Isn't Mark Hanson's picture of M86 and NGC 4438 gorgeous? It seems to suggest that the entire giant elliptical galaxy M86 is aglow with red hydrogen alpha light. I'm not sure that this effect is real, because I haven't seen it in any other pictures, but clearly gas is streaming from NGC 4438 onto elliptical galaxy M86.

So eventually, NGC 4438 will be as barren and devoid of gas as its hapless partner, NGC 4435. But for now, let's enjoy the funny shape of this cosmic Eye in the Sky!

Ann
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Re: APOD: The Eyes in Markarian's Galaxy... (2024 Mar 20)

Post by AVAO » Wed Mar 20, 2024 6:57 pm

ThanX Ann

Great comments.

If you ask me for my personal opinion, I do not live in the "bubble model". To me, we clearly see loop-like filament strands and not bubbles that were created from a pressure wave. (The same applies to the radio bubble model of our own milky way galaxy.)

Jac

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Re: APOD: The Eyes in Markarian's Galaxy... (2024 Mar 20)

Post by Roy » Wed Mar 20, 2024 9:30 pm

It appears to me M86 has ejected NGC4438. NGC4435 appears to be in the background. The “colliding galaxies” mantra is overused, as is the word “likely”.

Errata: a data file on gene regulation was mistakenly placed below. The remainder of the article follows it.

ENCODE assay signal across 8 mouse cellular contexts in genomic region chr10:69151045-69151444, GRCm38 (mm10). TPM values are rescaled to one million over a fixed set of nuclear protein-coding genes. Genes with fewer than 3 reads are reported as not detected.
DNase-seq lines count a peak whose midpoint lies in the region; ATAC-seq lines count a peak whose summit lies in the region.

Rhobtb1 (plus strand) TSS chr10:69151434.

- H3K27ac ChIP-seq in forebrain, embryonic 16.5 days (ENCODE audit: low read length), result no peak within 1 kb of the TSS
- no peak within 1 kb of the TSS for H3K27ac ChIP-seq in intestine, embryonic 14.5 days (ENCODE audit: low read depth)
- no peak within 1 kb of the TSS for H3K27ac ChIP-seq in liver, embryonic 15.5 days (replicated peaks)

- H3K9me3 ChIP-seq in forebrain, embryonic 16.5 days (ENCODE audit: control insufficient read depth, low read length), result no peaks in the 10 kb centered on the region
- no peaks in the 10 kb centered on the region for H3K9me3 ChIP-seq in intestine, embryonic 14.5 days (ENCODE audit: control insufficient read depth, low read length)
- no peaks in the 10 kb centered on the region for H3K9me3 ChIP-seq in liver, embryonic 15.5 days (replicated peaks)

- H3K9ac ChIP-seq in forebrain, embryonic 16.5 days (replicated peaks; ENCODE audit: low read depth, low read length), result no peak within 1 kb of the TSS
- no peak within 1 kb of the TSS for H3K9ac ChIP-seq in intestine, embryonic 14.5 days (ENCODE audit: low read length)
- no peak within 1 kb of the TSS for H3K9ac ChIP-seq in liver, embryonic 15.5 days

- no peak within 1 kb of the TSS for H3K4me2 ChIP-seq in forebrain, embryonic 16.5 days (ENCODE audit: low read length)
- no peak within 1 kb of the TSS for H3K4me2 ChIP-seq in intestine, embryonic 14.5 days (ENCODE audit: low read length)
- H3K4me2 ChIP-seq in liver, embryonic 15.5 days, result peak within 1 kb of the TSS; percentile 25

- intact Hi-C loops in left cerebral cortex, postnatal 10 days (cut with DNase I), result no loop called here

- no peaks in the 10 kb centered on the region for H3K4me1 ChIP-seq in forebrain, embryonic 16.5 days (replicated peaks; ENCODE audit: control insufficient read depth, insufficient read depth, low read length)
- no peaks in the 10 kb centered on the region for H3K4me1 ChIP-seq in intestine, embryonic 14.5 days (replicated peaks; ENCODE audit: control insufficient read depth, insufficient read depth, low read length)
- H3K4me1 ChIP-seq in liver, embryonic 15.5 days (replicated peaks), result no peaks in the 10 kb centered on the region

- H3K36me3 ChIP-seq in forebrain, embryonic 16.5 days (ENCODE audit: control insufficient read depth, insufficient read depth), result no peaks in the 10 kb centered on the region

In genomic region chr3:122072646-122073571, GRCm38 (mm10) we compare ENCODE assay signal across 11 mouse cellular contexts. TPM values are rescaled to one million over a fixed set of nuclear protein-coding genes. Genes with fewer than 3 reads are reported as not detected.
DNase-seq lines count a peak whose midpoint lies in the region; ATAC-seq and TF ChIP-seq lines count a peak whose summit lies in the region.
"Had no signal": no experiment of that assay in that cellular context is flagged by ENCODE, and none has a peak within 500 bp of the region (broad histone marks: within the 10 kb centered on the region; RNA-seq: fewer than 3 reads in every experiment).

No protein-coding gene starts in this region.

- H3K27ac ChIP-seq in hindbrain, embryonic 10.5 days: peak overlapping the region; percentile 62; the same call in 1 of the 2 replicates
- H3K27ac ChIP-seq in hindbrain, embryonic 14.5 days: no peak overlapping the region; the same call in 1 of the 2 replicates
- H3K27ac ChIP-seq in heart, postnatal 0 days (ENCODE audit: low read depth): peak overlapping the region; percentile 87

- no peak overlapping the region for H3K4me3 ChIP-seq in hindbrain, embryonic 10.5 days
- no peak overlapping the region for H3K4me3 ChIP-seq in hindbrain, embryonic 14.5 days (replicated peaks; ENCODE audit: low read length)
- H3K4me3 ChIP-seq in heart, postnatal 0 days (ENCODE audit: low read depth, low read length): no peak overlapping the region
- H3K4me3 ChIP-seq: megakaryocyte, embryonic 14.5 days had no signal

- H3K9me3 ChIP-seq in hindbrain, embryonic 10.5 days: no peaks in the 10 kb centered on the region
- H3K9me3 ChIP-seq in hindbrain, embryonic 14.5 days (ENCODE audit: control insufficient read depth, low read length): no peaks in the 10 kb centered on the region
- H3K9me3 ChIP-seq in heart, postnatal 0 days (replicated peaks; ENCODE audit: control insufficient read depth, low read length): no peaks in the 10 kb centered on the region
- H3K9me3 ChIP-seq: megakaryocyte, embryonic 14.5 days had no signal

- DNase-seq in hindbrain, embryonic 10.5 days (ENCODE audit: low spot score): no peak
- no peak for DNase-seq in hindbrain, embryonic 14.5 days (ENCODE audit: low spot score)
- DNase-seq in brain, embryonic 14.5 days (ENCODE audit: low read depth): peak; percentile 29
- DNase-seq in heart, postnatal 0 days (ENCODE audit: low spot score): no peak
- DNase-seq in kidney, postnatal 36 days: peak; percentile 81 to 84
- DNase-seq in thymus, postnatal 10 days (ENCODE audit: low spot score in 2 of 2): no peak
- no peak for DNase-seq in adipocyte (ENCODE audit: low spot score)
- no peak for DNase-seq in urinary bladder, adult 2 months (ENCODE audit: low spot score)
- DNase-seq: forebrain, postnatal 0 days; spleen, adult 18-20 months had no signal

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Re: APOD: The Eyes in Markarian's Galaxy... (2024 Mar 20)

Post by johnnydeep » Wed Mar 20, 2024 10:15 pm

Roy wrote: Wed Mar 20, 2024 9:30 pm It appears to me M86 has ejected NGC4438. NGC4435 appears to be in the background. The “colliding galaxies” mantra is overused, as is the word “likely”.
I don't believe there is any known mechanism for a galaxy to "eject" or spawn another galaxy all on its own.
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Re: APOD: The Eyes in Markarian's Galaxy... (2024 Mar 20)

Post by Chris Peterson » Thu Mar 21, 2024 12:39 am

johnnydeep wrote: Wed Mar 20, 2024 10:15 pm
Roy wrote: Wed Mar 20, 2024 9:30 pm It appears to me M86 has ejected NGC4438. NGC4435 appears to be in the background. The “colliding galaxies” mantra is overused, as is the word “likely”.